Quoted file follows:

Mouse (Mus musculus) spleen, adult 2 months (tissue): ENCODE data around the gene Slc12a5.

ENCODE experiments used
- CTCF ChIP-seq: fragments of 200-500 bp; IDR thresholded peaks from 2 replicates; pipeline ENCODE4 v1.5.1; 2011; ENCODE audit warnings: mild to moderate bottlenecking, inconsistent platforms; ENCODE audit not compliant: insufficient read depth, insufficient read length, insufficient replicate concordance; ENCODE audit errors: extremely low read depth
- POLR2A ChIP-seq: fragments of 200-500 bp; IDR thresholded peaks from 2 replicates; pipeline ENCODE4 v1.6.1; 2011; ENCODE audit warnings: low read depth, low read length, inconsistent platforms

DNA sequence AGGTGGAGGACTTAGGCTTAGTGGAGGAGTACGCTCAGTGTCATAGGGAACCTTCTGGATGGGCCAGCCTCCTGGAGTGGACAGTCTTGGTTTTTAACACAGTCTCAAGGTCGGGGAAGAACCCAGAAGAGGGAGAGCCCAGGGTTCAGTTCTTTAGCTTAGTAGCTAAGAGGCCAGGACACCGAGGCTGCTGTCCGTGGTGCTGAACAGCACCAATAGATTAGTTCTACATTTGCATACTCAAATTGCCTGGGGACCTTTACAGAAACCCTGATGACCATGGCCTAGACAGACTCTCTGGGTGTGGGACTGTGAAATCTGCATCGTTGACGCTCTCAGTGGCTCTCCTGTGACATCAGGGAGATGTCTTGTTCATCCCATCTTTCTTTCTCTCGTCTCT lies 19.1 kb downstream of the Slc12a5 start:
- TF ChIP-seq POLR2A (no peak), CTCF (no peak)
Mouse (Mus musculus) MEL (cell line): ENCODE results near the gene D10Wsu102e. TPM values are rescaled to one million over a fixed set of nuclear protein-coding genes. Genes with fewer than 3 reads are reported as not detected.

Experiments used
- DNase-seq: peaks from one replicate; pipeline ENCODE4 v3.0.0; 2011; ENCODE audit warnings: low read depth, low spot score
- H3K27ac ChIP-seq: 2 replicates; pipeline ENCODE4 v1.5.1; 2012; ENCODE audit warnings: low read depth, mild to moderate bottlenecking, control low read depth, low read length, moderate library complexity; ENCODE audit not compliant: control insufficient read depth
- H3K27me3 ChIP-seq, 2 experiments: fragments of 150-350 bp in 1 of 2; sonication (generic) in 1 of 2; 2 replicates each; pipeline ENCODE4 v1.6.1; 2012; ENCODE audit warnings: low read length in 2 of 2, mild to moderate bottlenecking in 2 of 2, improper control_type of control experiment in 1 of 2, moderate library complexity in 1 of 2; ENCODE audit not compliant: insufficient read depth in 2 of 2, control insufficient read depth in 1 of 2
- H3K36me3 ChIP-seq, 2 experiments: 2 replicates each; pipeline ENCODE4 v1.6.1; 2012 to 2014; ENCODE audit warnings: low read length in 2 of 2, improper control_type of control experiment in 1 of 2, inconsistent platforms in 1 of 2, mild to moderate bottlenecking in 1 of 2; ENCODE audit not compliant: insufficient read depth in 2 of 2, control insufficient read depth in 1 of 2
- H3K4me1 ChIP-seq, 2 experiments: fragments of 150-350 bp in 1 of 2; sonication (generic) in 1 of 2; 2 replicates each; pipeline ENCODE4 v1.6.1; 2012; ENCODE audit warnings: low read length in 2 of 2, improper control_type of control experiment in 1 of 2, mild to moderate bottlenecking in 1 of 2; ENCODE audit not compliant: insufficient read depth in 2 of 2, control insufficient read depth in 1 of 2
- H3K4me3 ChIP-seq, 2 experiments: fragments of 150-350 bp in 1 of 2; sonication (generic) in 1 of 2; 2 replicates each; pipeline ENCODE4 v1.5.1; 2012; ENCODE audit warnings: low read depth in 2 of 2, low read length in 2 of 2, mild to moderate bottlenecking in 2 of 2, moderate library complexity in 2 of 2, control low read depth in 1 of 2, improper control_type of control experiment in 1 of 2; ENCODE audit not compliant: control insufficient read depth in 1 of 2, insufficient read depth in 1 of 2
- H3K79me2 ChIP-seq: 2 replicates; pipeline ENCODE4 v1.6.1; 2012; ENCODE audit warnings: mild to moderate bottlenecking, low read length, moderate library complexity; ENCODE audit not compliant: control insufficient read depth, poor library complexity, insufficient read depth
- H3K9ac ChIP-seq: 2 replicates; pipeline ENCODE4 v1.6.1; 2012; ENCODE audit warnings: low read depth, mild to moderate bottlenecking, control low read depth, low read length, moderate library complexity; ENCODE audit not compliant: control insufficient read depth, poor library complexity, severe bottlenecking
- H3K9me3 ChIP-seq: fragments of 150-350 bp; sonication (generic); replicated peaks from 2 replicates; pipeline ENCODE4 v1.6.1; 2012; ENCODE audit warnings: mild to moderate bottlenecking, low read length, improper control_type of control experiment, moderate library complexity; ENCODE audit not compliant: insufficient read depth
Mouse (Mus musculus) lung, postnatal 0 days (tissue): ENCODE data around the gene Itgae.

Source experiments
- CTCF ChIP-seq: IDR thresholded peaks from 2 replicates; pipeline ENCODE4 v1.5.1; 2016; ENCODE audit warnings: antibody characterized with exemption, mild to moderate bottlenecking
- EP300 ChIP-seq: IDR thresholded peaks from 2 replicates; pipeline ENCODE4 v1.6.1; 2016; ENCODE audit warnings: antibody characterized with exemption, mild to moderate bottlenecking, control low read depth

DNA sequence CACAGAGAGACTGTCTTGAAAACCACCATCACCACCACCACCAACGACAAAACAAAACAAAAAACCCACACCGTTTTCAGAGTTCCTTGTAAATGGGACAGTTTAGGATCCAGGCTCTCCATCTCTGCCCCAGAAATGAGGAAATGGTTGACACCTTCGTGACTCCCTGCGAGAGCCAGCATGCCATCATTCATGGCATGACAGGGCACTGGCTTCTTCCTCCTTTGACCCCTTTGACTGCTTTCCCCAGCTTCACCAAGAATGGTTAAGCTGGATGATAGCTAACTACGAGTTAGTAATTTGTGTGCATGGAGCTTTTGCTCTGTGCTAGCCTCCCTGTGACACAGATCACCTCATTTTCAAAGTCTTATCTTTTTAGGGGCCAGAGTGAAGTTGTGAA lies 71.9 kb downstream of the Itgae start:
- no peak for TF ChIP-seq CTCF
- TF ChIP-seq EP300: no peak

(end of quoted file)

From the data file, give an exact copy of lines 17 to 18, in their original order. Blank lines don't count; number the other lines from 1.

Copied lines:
- H3K9me3 ChIP-seq: fragments of 150-350 bp; sonication (generic); replicated peaks from 2 replicates; pipeline ENCODE4 v1.6.1; 2012; ENCODE audit warnings: mild to moderate bottlenecking, low read length, improper control_type of control experiment, moderate library complexity; ENCODE audit not compliant: insufficient read depth
Mouse (Mus musculus) lung, postnatal 0 days (tissue): ENCODE data around the gene Itgae.